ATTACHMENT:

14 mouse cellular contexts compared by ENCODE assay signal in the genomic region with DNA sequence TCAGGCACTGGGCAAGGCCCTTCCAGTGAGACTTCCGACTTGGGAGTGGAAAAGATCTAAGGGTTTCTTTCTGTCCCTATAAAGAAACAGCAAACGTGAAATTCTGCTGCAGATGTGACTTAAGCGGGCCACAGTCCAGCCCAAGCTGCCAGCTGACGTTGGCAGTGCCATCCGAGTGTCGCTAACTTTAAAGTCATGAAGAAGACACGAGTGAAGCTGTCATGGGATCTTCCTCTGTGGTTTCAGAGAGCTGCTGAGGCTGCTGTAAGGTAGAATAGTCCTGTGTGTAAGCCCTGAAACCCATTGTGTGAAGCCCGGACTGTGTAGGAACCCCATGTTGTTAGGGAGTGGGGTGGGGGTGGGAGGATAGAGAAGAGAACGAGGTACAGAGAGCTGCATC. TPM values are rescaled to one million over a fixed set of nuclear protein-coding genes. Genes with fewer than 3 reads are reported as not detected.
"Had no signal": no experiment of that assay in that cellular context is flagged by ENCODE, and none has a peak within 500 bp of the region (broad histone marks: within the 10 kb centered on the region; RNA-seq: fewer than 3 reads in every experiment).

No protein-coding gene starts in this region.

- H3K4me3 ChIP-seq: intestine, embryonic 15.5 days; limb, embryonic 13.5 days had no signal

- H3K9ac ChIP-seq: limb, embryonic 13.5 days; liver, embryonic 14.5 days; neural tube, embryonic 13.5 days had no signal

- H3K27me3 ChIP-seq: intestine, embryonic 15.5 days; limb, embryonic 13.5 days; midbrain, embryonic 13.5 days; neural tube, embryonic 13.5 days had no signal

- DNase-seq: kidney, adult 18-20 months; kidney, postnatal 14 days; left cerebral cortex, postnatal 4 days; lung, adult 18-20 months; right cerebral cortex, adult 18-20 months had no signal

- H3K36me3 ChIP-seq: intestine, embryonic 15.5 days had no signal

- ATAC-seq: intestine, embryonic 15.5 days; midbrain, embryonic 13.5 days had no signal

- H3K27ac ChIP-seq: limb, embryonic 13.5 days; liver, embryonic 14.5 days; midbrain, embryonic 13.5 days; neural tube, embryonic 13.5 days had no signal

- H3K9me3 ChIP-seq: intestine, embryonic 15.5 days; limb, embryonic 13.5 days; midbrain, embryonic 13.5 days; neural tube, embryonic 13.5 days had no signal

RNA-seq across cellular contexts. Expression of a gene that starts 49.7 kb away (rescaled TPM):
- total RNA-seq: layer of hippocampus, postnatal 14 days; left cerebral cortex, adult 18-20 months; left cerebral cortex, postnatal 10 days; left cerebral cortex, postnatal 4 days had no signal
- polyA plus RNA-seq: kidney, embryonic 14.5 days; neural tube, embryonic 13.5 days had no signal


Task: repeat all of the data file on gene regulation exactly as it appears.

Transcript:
14 mouse cellular contexts compared by ENCODE assay signal in the genomic region with DNA sequence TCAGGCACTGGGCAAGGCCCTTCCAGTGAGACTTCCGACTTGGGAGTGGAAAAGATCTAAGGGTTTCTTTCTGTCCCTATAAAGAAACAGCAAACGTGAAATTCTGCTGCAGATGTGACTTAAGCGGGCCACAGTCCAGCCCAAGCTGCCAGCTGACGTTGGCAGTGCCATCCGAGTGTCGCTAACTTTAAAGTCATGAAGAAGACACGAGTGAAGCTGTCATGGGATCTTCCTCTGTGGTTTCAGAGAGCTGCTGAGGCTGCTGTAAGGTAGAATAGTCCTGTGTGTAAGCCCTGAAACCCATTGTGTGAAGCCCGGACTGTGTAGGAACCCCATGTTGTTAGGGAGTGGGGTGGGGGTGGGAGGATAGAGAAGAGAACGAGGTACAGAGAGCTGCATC. TPM values are rescaled to one million over a fixed set of nuclear protein-coding genes. Genes with fewer than 3 reads are reported as not detected.
"Had no signal": no experiment of that assay in that cellular context is flagged by ENCODE, and none has a peak within 500 bp of the region (broad histone marks: within the 10 kb centered on the region; RNA-seq: fewer than 3 reads in every experiment).

No protein-coding gene starts in this region.

- H3K4me3 ChIP-seq: intestine, embryonic 15.5 days; limb, embryonic 13.5 days had no signal

- H3K9ac ChIP-seq: limb, embryonic 13.5 days; liver, embryonic 14.5 days; neural tube, embryonic 13.5 days had no signal

- H3K27me3 ChIP-seq: intestine, embryonic 15.5 days; limb, embryonic 13.5 days; midbrain, embryonic 13.5 days; neural tube, embryonic 13.5 days had no signal

- DNase-seq: kidney, adult 18-20 months; kidney, postnatal 14 days; left cerebral cortex, postnatal 4 days; lung, adult 18-20 months; right cerebral cortex, adult 18-20 months had no signal

- H3K36me3 ChIP-seq: intestine, embryonic 15.5 days had no signal

- ATAC-seq: intestine, embryonic 15.5 days; midbrain, embryonic 13.5 days had no signal

- H3K27ac ChIP-seq: limb, embryonic 13.5 days; liver, embryonic 14.5 days; midbrain, embryonic 13.5 days; neural tube, embryonic 13.5 days had no signal

- H3K9me3 ChIP-seq: intestine, embryonic 15.5 days; limb, embryonic 13.5 days; midbrain, embryonic 13.5 days; neural tube, embryonic 13.5 days had no signal

RNA-seq across cellular contexts. Expression of a gene that starts 49.7 kb away (rescaled TPM):
- total RNA-seq: layer of hippocampus, postnatal 14 days; left cerebral cortex, adult 18-20 months; left cerebral cortex, postnatal 10 days; left cerebral cortex, postnatal 4 days had no signal
- polyA plus RNA-seq: kidney, embryonic 14.5 days; neural tube, embryonic 13.5 days had no signal